Rising interest payments destabilize liquidity by reducing reserve velocity. Not so fast, you might say, as most interest is paid to the public and thus the proceeds continue to circulate in the economy. But only the household and corporate sectors are likely spend the interest remitted to them — yet they are the smallest holders of Treasuries, accounting for only about 10% of the issuance outstanding.

Financials, the biggest owners, are more likely to reinvest interest paid to them in financial assets. The money to pay the interest, which comes from tax payments or more borrowing, is met with bank deposits. The net result is that the reserves are still in the system, but they are held by savers with a lower propensity to spend, and so their velocity falls.

The relationship in the chart above projects the annual interest expense could be as high as $1.4 trillion (from $980 billion currently) within six months, based on where 10-year yields are.

That’s less than the Congressional Budget Office’s latest projections. It sees it at $1 trillion in 2026 and $1.6 trillion in 2034, or 3.9% of GDP. But take these numbers with a clump of salt. Shown in the chart below along with the CBO’s interest projections is its forecast of the 10-year yield over the next decade. Readers can decide for themselves if they think its projections are realistic, and thus the likelihood the interest bill could be much higher than the CBO’s predictions.

That’s already a terrible backdrop for risk assets. And there’s more bad news. The Treasury’s bill issuance is increasing the likelihood of a flare-up in funding markets, by keeping bill yields attractive enough for MMFs to carry on drawing down the RRP.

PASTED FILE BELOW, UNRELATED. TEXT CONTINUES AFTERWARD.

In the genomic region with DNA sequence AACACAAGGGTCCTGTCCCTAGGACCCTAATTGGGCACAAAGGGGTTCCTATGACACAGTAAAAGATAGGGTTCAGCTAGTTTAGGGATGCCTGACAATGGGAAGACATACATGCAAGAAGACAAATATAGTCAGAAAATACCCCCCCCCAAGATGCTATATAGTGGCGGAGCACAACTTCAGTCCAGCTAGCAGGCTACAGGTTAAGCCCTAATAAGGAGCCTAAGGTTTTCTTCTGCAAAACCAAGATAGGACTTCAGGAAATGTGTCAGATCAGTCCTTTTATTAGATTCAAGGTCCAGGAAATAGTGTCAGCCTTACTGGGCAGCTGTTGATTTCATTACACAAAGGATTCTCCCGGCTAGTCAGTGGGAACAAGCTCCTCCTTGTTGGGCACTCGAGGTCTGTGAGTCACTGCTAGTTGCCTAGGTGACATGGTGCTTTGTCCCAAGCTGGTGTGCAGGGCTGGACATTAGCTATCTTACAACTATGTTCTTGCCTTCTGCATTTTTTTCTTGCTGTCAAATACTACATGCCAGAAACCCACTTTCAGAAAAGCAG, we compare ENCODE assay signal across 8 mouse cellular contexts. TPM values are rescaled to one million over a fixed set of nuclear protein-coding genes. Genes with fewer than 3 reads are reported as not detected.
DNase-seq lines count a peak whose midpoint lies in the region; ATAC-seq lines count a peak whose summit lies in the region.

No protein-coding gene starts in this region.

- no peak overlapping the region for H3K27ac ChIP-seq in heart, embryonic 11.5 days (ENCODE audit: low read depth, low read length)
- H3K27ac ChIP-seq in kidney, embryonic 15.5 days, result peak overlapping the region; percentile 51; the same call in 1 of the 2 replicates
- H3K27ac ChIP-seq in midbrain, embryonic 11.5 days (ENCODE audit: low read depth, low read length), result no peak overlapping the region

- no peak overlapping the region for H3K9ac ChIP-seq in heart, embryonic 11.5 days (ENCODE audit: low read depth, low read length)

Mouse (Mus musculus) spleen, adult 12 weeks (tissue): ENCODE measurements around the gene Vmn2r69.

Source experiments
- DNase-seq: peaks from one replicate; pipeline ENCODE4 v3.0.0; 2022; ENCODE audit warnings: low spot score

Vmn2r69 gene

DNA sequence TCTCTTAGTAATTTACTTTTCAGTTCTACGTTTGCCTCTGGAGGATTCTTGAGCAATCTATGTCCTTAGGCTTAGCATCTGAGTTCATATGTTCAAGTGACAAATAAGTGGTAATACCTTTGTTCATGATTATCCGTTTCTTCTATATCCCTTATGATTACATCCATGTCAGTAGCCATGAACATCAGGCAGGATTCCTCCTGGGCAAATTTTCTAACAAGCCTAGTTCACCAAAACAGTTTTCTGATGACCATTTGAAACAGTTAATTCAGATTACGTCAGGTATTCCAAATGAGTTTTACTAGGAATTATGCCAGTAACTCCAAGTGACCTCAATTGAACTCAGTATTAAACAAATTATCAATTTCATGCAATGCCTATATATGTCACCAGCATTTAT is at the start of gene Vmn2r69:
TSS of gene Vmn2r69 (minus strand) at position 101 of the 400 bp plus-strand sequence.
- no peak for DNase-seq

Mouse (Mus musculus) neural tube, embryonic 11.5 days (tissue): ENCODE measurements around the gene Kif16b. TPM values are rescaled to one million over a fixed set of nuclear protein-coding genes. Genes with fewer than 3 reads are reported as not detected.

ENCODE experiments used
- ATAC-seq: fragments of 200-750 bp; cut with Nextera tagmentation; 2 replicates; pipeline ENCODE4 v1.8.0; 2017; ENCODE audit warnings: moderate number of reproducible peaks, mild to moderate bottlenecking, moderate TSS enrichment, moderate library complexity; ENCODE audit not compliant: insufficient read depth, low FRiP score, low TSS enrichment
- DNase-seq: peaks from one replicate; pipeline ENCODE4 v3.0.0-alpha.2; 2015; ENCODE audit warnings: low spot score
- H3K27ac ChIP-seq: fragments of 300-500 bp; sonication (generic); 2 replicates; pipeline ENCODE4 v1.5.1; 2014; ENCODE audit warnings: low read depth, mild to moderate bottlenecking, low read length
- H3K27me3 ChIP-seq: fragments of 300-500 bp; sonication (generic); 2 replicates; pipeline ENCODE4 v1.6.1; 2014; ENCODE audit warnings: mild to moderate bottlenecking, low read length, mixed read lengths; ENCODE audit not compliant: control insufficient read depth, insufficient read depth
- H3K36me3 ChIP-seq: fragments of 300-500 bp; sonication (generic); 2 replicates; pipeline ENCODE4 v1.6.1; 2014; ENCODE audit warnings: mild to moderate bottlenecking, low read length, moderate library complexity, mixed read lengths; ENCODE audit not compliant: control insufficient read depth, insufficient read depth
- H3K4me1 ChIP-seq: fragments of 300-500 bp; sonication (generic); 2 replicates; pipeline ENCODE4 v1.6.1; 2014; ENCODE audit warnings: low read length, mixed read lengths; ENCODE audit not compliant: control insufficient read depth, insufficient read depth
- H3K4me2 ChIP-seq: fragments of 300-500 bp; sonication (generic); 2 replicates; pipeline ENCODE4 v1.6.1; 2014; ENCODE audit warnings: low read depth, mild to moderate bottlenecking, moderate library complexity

While this was beneficial for risk assets last year, as quantitative tightening continues and the so-called lowest comfortable level of reserves (LCLOR) is approached, it means we are nearing the “event horizon” in funding markets, where reserves can go from abundant to scarce in a heartbeat.

As discussed in a previous column, one prior portent of funding problems has been a sudden drop in fed funds (i.e. reserves) volumes, followed by a rapid rise — like a tsunami wave, drawing back before surging forward and releasing its force.

Reserves have risen lately and are still higher than they were when the Fed began QT in 2022. But the RRP has been falling, taking the sum of reserves and the RRP steadily lower. That typically means lower fed funds volumes and a harbinger of funding stress.

Encapsulating this is the Funding Stress Trigger (explained here), designed to go off ahead of a sharp rise in funding rates that will destabilize risk assets if left unchecked.

This year will thus see a delicate interplay between three things:

  • by how much higher yields absorb liquidity from the system;

  • how much liquidity they attract from the RRP; and

  • when total reserves in the system are about to become scarce.

The time horizons these operate over are different: the effect on liquidity from rising interest payments will happen over a period of weeks and months, while the impact from bill issuance and the RRP can be almost immediate.

Nonetheless, to give a very rough back-of-the-envelope idea, consider what happened after Tuesday’s higher-than-expected CPI print. Ten-year yields are about 12 bps higher since then, and three-month yields about two bps higher, i.e. a bear steepening of ten bps. Using the 10-year yield as a proxy for the interest expense predicts a potential rise of about $30 billion, while the domestic RRP fell about $27 billion on Tuesday.

The steepening thus indicates a weaker liquidity backdrop and a funding market closing in on levels of reserves that could abruptly trigger funding stress, neither of which are supportive of risk assets.

So: park the yield curve as a recession tool, and if you’re long risk assets, pray it doesn’t continue to bear steepen.


This post was originally published on this site